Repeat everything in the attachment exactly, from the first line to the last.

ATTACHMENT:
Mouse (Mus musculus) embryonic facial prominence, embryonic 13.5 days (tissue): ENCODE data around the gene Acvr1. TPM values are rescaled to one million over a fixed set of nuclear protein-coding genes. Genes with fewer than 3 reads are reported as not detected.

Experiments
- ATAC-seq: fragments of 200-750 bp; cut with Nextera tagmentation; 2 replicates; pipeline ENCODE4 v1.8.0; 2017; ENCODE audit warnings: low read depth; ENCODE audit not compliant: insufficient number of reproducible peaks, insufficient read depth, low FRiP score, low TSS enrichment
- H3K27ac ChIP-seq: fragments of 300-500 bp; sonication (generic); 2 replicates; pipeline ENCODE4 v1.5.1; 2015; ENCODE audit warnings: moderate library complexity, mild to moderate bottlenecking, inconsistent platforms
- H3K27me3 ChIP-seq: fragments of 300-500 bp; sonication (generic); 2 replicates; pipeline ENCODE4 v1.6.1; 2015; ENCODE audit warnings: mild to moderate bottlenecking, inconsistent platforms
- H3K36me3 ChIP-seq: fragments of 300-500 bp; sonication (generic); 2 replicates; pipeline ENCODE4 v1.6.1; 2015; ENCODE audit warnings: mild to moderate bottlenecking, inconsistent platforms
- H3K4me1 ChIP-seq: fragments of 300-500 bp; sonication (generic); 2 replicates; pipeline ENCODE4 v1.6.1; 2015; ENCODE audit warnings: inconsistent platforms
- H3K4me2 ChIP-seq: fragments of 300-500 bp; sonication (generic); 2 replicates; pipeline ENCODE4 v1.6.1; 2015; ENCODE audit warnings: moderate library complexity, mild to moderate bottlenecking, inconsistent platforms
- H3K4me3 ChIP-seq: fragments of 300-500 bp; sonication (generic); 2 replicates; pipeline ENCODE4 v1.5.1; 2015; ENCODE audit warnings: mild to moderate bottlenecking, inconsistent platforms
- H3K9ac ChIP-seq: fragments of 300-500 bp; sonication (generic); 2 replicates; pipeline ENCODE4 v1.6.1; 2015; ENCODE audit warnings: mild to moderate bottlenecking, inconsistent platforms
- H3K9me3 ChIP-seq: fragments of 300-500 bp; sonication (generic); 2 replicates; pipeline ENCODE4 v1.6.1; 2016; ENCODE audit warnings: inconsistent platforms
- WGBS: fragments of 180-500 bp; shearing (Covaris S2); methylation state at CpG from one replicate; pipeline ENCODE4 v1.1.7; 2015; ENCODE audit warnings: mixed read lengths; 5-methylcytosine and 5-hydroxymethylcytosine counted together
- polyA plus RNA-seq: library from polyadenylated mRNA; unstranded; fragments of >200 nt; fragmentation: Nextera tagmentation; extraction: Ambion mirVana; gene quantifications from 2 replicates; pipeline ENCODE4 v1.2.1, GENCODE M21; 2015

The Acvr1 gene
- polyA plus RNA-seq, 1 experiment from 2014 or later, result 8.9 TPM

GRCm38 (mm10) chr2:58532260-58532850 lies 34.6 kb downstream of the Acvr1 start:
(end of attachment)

Mouse (Mus musculus) embryonic facial prominence, embryonic 13.5 days (tissue): ENCODE data around the gene Acvr1. TPM values are rescaled to one million over a fixed set of nuclear protein-coding genes. Genes with fewer than 3 reads are reported as not detected.

Experiments
- ATAC-seq: fragments of 200-750 bp; cut with Nextera tagmentation; 2 replicates; pipeline ENCODE4 v1.8.0; 2017; ENCODE audit warnings: low read depth; ENCODE audit not compliant: insufficient number of reproducible peaks, insufficient read depth, low FRiP score, low TSS enrichment
- H3K27ac ChIP-seq: fragments of 300-500 bp; sonication (generic); 2 replicates; pipeline ENCODE4 v1.5.1; 2015; ENCODE audit warnings: moderate library complexity, mild to moderate bottlenecking, inconsistent platforms
- H3K27me3 ChIP-seq: fragments of 300-500 bp; sonication (generic); 2 replicates; pipeline ENCODE4 v1.6.1; 2015; ENCODE audit warnings: mild to moderate bottlenecking, inconsistent platforms
- H3K36me3 ChIP-seq: fragments of 300-500 bp; sonication (generic); 2 replicates; pipeline ENCODE4 v1.6.1; 2015; ENCODE audit warnings: mild to moderate bottlenecking, inconsistent platforms
- H3K4me1 ChIP-seq: fragments of 300-500 bp; sonication (generic); 2 replicates; pipeline ENCODE4 v1.6.1; 2015; ENCODE audit warnings: inconsistent platforms
- H3K4me2 ChIP-seq: fragments of 300-500 bp; sonication (generic); 2 replicates; pipeline ENCODE4 v1.6.1; 2015; ENCODE audit warnings: moderate library complexity, mild to moderate bottlenecking, inconsistent platforms
- H3K4me3 ChIP-seq: fragments of 300-500 bp; sonication (generic); 2 replicates; pipeline ENCODE4 v1.5.1; 2015; ENCODE audit warnings: mild to moderate bottlenecking, inconsistent platforms
- H3K9ac ChIP-seq: fragments of 300-500 bp; sonication (generic); 2 replicates; pipeline ENCODE4 v1.6.1; 2015; ENCODE audit warnings: mild to moderate bottlenecking, inconsistent platforms
- H3K9me3 ChIP-seq: fragments of 300-500 bp; sonication (generic); 2 replicates; pipeline ENCODE4 v1.6.1; 2016; ENCODE audit warnings: inconsistent platforms
- WGBS: fragments of 180-500 bp; shearing (Covaris S2); methylation state at CpG from one replicate; pipeline ENCODE4 v1.1.7; 2015; ENCODE audit warnings: mixed read lengths; 5-methylcytosine and 5-hydroxymethylcytosine counted together
- polyA plus RNA-seq: library from polyadenylated mRNA; unstranded; fragments of >200 nt; fragmentation: Nextera tagmentation; extraction: Ambion mirVana; gene quantifications from 2 replicates; pipeline ENCODE4 v1.2.1, GENCODE M21; 2015

The Acvr1 gene
- polyA plus RNA-seq, 1 experiment from 2014 or later, result 8.9 TPM

GRCm38 (mm10) chr2:58532260-58532850 lies 34.6 kb downstream of the Acvr1 start: